Hess to close last refinery in New Jersey

posted at 5:01 pm on February 3, 2013 by Jazz Shaw

This story went mostly under the radar, but it will have some implications for many people on the east coast and for the industry in general further down the line. Without much fanfare, Hess recently announced that they were selling off their last commercial refinery, located in New Jersey. Their stated reasons are clear enough, but there’s a bit more to the story.

Hess Corp.’s Port Reading, N.J., refinery—the company’s first and last such facility—will close its doors at the end of next month as the company gets out of the refining business to focus on more-profitable exploration and production activity.

The company also said it is seeking to sell its U.S. terminal network. Chairman and Chief Executive John Hess said the moves “will complete (the company’s) transformation from an integrated oil-and-gas company to one that is predominantly an exploration-and-production company and be able to redeploy substantial additional capital to fund its future growth opportunities.”

Industry analysts agree that in the current market, the profitability of refineries has declined in comparison to exploration and recovery. This is in contrast to some reports – as recently as last October – which were projecting some light on the horizon for this aspect of the industry.

The refinery business has long been the difficult stepchild of the oil industry, expensive to run, prone to accidents and a low-margin headache for executives who preferred drilling for gushers.

But signs of the improving fortunes for the industry can be seen at Valero Energy’s Three Rivers refinery here, about 70 miles south of San Antonio at the doorstep of a giant new shale oil field.

Why the discrepancy, and why should we care? The first question deals with the above reference to shale oil and other new resources. There hasn’t been a new refinery built in the United States for more than 30 years, but a few of them have undergone massive upgrades to allow them to handle shale oil and the complex hybrids coming from bitumen exploration in Canada and some spots in the American west. It’s an expensive process, but when completed they are able to tap into a new breed of raw materials and come back to profitability. East coast refineries are too far away from those lines to make it productive to upgrade, so they’ve stuck with the business of processing sweet crude from the middle east. Unfortunately, that business is on the decline just as the newer resources mentioned above are ascendent.

Unfortunately for consumers in the Northeast in particular, this means supply lines for meeting their winter energy needs are extended and the prices go up. Gas in New York has already climbed back up above $3.50 per gallon and is projected to continue to rise through the spring.

So why haven’t more of the western refineries followed suit and upgraded? It’s an expensive process in the extreme and it requires the confidence that there will be enough supply to keep them operating at capacity well into the future before they make it.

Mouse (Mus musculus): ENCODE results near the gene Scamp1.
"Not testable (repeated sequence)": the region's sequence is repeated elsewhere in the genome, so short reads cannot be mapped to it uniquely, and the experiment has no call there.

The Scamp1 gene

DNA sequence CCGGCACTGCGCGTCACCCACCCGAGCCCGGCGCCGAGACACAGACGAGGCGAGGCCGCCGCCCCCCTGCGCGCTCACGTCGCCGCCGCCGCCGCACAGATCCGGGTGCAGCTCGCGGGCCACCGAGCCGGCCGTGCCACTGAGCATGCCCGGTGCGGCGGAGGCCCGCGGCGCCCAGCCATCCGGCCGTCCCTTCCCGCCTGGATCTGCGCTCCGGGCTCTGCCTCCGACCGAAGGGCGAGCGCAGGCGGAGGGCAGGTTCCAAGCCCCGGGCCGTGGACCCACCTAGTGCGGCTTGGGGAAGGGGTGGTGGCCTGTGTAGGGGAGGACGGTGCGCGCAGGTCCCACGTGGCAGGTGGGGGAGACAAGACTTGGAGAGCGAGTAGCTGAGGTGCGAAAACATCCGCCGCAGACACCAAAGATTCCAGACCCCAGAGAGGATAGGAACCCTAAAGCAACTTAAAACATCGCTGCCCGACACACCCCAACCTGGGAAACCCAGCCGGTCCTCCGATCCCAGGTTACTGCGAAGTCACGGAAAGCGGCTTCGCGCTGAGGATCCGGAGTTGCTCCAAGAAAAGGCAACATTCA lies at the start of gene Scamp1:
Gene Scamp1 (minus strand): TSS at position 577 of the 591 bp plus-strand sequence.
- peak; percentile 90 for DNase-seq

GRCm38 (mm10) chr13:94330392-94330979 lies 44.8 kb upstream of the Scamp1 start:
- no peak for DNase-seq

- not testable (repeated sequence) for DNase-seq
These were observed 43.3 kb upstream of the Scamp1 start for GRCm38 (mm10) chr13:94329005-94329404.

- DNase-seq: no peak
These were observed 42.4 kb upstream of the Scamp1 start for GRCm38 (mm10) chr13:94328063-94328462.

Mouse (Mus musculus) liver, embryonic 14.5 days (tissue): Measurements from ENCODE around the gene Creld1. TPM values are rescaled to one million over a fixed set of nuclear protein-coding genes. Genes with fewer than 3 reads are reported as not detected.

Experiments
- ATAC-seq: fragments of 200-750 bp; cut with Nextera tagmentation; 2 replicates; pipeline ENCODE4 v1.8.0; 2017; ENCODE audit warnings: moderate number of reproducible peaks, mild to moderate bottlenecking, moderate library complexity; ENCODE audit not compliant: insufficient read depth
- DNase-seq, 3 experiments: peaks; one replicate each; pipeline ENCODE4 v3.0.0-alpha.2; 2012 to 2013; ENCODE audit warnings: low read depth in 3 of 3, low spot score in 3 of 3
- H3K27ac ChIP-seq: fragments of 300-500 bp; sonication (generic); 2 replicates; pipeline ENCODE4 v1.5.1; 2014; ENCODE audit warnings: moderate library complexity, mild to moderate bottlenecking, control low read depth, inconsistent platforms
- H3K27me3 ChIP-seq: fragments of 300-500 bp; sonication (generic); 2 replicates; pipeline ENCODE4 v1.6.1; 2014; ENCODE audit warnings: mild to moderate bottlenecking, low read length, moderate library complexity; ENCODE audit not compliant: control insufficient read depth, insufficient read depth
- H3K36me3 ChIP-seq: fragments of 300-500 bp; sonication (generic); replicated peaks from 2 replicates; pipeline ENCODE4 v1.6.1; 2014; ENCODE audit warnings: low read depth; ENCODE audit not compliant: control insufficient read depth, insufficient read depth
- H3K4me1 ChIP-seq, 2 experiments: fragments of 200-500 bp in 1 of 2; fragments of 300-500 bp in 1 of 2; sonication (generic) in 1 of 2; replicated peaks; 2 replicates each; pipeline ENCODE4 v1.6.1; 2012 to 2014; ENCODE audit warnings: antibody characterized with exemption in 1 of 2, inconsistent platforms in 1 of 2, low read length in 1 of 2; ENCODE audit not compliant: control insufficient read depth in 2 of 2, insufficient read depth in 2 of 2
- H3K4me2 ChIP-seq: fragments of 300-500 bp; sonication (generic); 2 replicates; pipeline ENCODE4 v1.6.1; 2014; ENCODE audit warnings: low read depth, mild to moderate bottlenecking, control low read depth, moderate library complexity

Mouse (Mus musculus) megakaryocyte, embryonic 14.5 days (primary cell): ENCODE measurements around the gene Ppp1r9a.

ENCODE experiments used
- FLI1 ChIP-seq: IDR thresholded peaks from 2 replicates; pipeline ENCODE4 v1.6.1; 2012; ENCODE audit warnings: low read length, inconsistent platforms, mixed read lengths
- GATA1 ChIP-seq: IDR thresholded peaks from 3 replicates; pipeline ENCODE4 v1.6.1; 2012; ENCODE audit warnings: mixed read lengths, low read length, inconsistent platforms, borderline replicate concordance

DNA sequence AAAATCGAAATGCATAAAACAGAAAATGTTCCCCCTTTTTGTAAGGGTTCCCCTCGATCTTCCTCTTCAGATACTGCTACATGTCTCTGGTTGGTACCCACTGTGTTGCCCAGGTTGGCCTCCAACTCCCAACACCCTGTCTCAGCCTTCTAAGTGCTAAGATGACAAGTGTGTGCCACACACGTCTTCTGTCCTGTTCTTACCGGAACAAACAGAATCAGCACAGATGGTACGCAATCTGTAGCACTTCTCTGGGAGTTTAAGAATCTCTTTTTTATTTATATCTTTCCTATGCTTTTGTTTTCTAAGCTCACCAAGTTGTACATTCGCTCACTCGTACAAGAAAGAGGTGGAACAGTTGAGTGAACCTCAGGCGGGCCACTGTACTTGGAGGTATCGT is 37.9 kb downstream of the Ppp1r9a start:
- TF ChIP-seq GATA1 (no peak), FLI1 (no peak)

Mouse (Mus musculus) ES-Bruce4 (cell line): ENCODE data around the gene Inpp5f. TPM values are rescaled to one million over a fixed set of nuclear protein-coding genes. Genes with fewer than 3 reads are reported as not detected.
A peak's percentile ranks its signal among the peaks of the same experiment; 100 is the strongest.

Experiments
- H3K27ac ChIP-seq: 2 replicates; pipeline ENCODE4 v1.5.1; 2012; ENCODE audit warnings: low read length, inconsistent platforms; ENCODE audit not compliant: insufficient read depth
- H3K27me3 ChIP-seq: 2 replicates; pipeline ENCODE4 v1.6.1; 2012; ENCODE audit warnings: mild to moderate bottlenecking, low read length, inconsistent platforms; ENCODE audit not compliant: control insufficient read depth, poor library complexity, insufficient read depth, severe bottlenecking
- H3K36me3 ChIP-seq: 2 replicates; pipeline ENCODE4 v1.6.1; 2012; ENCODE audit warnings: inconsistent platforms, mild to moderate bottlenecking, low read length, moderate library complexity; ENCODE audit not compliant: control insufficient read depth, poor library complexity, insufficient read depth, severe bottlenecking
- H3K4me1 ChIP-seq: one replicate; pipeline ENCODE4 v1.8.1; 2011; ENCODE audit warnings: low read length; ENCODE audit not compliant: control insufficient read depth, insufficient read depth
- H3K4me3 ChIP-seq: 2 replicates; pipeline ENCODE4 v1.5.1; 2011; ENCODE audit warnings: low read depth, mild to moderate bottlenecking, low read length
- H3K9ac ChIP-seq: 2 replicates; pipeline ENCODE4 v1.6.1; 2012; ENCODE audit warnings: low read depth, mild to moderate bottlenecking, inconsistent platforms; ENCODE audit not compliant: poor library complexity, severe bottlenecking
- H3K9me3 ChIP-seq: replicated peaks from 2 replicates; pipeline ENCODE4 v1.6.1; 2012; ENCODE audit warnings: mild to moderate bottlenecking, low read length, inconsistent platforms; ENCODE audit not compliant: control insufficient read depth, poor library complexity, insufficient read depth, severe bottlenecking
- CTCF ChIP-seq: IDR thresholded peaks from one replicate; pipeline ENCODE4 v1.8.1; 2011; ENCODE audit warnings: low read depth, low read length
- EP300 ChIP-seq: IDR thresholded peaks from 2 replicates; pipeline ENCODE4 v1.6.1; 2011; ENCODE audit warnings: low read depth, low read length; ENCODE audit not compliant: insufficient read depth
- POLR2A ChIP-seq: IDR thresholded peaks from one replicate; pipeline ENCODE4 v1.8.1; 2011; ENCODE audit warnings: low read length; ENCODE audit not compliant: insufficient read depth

At the BP refinery in Whiting, Ind., a major Midwest hub, BP is nearing completion of a $4 billion expansion project expected to be completed in 2013. That project includes a new coker, crude distillation unit, a gas oil hydrotreater, and modernization of its wastewater treatment and sulfur recovery facilities.

All those changes are needed in preparation for handling the new fuel hybrids. Now ask yourself one question. If you had to spend four billion dollars to upgrade one refinery, and there was continued talk in the media every day about extended delays – if not outright cancellation – of the Keystone XL pipeline, combined with new regulations by the hundreds which add expenses to even begin the process, would you spend it? Or would you keep that money on the sideline until there were either new policies in place or new policy makers which boosted your confidence that you would have enough crude coming in to keep your plant humming?

Math is hard.


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NJ will stink less now.

O/T: Rove declares war on the Tea Party

http://www.breitbart.com/Big-Government/2013/02/03/Rove-declares-war-Tea-Party

Mr. Arrogant on February 3, 2013 at 5:05 PM

Well now, you just tax em more to get that money man. Then the feds can re invest it for them into something like unicorn farts and stuff.

watertown on February 3, 2013 at 5:10 PM

And just think, New Jersey used to have cheap gasoline compared to the rest of the Northeast. Can’t wait till they have to overpay like the rest of them. Bitter Sweet.

D-fusit on February 3, 2013 at 5:11 PM

F@cking great. Hello $4.00+ gas. Can’t wait for $10.00 a gallon gas. /s

totherightofthem on February 3, 2013 at 5:12 PM

Cool. The USSA will be buying all their gas from the New Confedreracy. That will be great for our balance of payments.

trigon on February 3, 2013 at 5:12 PM

Confederacy.

Still waiting on that edit feature.

Or, a typing class.

trigon on February 3, 2013 at 5:16 PM

Mr. Arrogant on February 3, 2013 at 5:05 PM

Wow, he got it wrong in pretty big fashion in November to declare war on anyone.

Cindy Munford on February 3, 2013 at 5:18 PM

I was wondering why our gas in Florida has jumped up so high. Obama, the gift that keeps on giving.

Cindy Munford on February 3, 2013 at 5:18 PM

NJ will stink less now.

Yes, and gas will cost more.

Meryl Yourish on February 3, 2013 at 5:24 PM

…the election is over!

KOOLAID2 on February 3, 2013 at 5:24 PM

Cool. The USSA will be buying all their gas from the New Confedreracy. That will be great for our balance of payments.